Schleiff's Next Act: Selling Ice to Eskimos?
February 12, 2007 12:00 AM
Leave it to smooth-talking cable network veteran Henry Schleiff to try to create leverage out of no leverage.
One of Mr. Schleiff's first priorities after becoming CEO of Crown Media Holdings was to get new carriage deals for the Hallmark Channel because most of its old deals expire this year. Last week, Hallmark signed a deal with cable operator Mediacom that pays fees somewhat more than the paltry 11 cents per subscriber the channel had been getting, but substantially less than the 35 to 40 cents some other networks with similar ratings command.
Mr. Schleiff's pitch? Cable operators should hurry to strike similar deals now, while Hallmark is an independent, rather than wait until it gets acquired by a media company that could use its heft-and retransmission consent power-to wrest higher fees later. And he says it's just a matter of time before that happens.
"The only thing that is totally conspicuous is our low license fees," Mr. Schleiff said. A rational cable operator would say, "Let's take this deal and get it signed and get some protection before these guys get bought by someone with retrans consent," Mr. Schleiff argued.
- Jon Lafayette
Legendary NBA coach Red Auerbach passed away last year, but he will remain a presence on TV thanks to a series of new commercials from NBA Entertainment that will run on TNT, ESPN, ABC, NBA TV and NBA.com.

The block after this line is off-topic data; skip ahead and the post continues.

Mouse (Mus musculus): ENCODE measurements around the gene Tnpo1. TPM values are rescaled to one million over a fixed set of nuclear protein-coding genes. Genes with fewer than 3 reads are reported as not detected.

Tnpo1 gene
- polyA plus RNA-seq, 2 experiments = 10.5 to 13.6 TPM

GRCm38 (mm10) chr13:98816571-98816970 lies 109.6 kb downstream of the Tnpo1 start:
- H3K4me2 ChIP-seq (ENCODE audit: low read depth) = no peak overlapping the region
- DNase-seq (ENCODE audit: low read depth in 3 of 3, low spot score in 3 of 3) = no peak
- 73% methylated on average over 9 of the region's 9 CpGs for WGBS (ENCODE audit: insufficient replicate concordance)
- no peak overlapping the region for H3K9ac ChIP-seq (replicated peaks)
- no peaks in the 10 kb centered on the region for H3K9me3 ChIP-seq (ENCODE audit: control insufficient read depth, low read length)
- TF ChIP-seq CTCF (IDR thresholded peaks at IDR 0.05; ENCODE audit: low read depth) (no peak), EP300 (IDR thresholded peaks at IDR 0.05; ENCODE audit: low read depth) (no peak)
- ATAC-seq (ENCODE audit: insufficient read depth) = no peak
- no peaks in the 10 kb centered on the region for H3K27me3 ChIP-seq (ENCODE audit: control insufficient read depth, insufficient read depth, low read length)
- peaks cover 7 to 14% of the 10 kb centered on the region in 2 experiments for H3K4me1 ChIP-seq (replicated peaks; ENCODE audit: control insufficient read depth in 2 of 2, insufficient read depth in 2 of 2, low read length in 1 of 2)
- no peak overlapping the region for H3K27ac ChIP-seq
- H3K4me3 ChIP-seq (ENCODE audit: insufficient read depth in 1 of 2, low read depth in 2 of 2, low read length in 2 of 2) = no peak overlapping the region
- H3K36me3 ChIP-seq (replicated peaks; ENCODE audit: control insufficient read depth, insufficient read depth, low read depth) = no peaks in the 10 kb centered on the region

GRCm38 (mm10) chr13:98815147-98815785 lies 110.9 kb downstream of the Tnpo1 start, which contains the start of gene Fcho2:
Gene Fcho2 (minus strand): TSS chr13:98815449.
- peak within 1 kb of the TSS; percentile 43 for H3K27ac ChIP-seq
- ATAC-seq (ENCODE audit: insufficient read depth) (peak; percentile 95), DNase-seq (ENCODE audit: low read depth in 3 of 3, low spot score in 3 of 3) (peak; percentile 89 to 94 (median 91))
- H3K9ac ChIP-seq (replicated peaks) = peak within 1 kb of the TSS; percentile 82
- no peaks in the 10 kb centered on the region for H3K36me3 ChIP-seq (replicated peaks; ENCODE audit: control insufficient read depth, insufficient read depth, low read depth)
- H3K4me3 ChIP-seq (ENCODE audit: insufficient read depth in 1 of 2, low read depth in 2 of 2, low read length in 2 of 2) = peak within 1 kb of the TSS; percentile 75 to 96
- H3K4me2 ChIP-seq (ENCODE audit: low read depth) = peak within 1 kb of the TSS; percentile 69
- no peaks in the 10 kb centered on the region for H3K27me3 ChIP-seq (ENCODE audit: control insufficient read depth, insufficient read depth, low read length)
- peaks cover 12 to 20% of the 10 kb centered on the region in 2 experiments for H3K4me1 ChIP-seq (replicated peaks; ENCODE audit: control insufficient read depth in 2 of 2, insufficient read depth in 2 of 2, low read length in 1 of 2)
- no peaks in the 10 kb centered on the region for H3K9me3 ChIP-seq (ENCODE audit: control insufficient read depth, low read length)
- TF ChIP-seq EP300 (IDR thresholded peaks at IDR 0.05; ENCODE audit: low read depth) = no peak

The spots combine clips from current games with footage of the coach explaining basketball fundamentals, taken from the classic 1970s series "Red on Roundball."
In one spot about rebounding, the former Boston Celtics coach preaches, "You've got to work hard because without the ball, you've got nothing" as current NBA stars Amare Stoudemire, Ben Wallace, Kevin Garnett and Dwight Howard are shown cleaning the glass.
The spots, which will debut during the NBA All-Star Game in Las Vegas, are meant as a tribute and end with the sign-off "Thanks, Red."
Anna Nicole, They Hardly Knew Ye
The ink on the death certificate was barely dry Thursday when the parade of "I didn't know her but I'm willing to babble on about the life and death of Anna Nicole Smith" began on TV. Then came the spam-like attack of ever-ready public relations "experts," ready to proffer opinions on Ms. Smith.
Among the barrage was an e-mail from one Michael Levine: "Reality TV star and former model Anna Nicole Smith was pronounced dead Thursday after being taken to a Florida hospital after being found unconscious in her hotel room," the e-mail said.
"I spoke with members of the family minutes ago and they are devastated. As a longtime media expert and author, this is a tragedy that was both unpredictable and horrible. Although the cause of death has not been determined, I certainly wouldn't be surprised if drugs had a role in her death. If you'd like to discuss this story in more detail, please contact me. Warm regards, Michael Levine."
Blink has a proposition: Don't e-mail us and we won't e-mail you. Mr. Levine couldn't immediately be reached for comment.
- Michele Greppi
New Yorker Kneecaps '24'
Even Jack Bauer would have a tough time defusing this bombshell: The Feb. 19 issue of The New Yorker explores "24's" famed torture fetish and reveals that some in the U.S. military believe the show is harming America's reputation overseas and causing real-life torture in Iraq.
According to the article, a contingent of top U.S. military officers and FBI investigators met with the show's writing staff last November to explain how torture isn't effective and said the popular series is giving good soldiers bad ideas.
"People watch the shows and then walk into the interrogation booths and do the same things they've just seen," said one Army interrogator who served in Iraq.
Both Fox Broadcasting and Fox Studios, which produces the show, gave an emphatic "no comment."
- James Hibberd